Chronic rhinosinusitis

by Jason Wasserman MD PhD FRCPC
March 19, 2022

What is chronic rhinosinusitis?

Chronic rhinosinusitis is a medical condition caused by inflammation of the nasal cavity and paranasal sinuses. Chronic rhinosinusitis can be caused by anything that leads to chronic inflammation of the nasal cavity and paranasal sinuses including allergies, upper respiratory tract infections, smoking, cystic fibrosis, exposure to irritants, aspirin intolerance, and autoimmune diseases. People with chronic rhinosinusitis are more likely to develop a type of non-cancerous growth in the nasal cavity or paranasal sinuses called a sinonasal inflammatory polyp.

How do pathologists make the diagnosis of chronic rhinosinusitis?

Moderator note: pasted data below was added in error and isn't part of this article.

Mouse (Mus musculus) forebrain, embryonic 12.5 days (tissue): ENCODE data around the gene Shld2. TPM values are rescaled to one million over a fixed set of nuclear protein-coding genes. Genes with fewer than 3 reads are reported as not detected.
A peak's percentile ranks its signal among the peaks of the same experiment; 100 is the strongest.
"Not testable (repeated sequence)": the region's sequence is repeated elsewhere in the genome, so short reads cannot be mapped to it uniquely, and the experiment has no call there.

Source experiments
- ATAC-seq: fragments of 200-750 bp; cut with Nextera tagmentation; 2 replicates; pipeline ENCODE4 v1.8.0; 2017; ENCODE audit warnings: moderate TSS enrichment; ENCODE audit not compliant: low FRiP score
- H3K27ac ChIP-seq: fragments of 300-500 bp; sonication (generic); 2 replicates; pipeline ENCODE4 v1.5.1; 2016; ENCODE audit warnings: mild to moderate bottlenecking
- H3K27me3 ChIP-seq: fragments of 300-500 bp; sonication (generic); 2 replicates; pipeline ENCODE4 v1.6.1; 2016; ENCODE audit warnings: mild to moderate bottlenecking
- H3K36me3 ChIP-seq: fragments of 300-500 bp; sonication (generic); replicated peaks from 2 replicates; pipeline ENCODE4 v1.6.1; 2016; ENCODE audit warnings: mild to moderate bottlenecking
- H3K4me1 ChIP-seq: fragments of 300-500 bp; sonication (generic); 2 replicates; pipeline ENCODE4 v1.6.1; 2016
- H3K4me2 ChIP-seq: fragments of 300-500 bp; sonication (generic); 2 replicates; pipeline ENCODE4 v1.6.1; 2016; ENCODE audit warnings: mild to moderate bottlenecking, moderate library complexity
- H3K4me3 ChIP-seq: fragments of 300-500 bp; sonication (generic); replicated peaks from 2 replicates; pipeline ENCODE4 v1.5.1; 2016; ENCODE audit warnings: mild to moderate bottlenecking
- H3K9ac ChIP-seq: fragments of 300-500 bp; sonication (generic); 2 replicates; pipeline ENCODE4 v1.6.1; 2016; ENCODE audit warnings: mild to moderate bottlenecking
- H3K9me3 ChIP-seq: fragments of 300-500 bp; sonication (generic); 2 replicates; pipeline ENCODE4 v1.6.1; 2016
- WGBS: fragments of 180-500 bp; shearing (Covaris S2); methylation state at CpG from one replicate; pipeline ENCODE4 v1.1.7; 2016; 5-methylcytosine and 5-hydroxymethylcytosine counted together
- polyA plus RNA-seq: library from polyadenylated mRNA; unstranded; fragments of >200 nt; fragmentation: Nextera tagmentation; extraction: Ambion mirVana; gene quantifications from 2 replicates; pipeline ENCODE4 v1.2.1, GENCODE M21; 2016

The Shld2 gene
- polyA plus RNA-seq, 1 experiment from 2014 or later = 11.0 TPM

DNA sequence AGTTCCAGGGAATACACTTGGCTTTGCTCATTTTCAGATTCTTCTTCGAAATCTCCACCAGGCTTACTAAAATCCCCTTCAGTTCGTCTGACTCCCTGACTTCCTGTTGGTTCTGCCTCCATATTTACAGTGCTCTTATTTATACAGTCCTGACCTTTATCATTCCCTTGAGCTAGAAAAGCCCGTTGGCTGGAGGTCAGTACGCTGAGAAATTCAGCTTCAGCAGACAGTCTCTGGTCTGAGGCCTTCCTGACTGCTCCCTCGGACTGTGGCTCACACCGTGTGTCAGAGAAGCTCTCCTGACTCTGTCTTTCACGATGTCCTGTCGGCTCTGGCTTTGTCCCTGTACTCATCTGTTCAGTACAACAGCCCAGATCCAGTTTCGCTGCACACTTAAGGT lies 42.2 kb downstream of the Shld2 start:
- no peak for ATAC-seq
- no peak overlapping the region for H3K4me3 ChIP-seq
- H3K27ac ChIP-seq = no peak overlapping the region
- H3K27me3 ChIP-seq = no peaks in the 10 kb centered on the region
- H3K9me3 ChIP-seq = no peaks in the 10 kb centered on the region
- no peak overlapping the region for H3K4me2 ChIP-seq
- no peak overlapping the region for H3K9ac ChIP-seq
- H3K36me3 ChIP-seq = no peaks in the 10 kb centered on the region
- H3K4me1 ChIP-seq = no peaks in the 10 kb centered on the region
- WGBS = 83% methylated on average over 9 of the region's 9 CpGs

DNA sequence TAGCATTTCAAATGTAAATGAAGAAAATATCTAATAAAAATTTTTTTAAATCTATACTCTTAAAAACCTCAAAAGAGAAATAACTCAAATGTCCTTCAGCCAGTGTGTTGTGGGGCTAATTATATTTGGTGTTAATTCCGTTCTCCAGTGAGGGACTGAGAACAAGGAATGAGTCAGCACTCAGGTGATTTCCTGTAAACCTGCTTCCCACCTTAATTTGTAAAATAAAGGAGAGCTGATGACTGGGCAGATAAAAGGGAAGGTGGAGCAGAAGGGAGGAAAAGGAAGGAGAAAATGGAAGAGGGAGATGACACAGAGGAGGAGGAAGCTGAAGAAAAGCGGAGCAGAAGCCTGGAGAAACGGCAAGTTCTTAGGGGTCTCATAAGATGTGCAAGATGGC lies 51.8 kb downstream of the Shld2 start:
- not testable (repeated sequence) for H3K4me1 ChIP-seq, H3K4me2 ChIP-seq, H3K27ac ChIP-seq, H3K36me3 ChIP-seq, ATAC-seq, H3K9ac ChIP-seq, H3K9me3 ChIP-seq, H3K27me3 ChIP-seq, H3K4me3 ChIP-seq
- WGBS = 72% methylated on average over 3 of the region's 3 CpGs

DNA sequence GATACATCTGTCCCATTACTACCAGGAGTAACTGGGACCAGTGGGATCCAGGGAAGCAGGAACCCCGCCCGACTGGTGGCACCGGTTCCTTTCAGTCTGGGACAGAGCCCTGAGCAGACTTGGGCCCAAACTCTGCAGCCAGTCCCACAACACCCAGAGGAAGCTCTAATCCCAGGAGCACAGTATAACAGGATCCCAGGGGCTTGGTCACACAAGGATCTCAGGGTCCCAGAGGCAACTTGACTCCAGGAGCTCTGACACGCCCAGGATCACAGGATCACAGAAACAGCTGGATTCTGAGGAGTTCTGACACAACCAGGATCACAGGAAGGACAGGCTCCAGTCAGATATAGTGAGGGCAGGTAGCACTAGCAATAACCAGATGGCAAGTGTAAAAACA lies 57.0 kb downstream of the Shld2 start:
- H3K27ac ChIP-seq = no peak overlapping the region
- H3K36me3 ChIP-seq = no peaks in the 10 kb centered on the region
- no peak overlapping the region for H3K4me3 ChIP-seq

The diagnosis of chronic rhinosinusitis is usually made after a small tissue sample is removed in a procedure called a biopsy. The tissue is then examined under the microscope by a pathologist.

What does chronic rhinosinusitis look like under the microscope?

When examined under the microscope, the tissue sample is usually made up of multiple pieces of sinonasal mucosa. Large numbers of specialized inflammatory cells including neutrophils, eosinophils, plasma cells, and lymphocytes are typically seen within the stroma. Pathologists sometimes use the term chronic allergic rhinosinusitis when most of the inflammatory cells within the stroma are eosinophils. The stroma also tends to look white under the microscope because it is full of fluid. This type of change is called edema. Inflammatory cells such as neutrophils and eosinophils may also be seen in the epithelium on the surface of the tissue. When these same features are seen in a growth that sticks out from the surface of the tissue, it is called a sinonasal inflammatory polyp.

chronic rhinosinusitis

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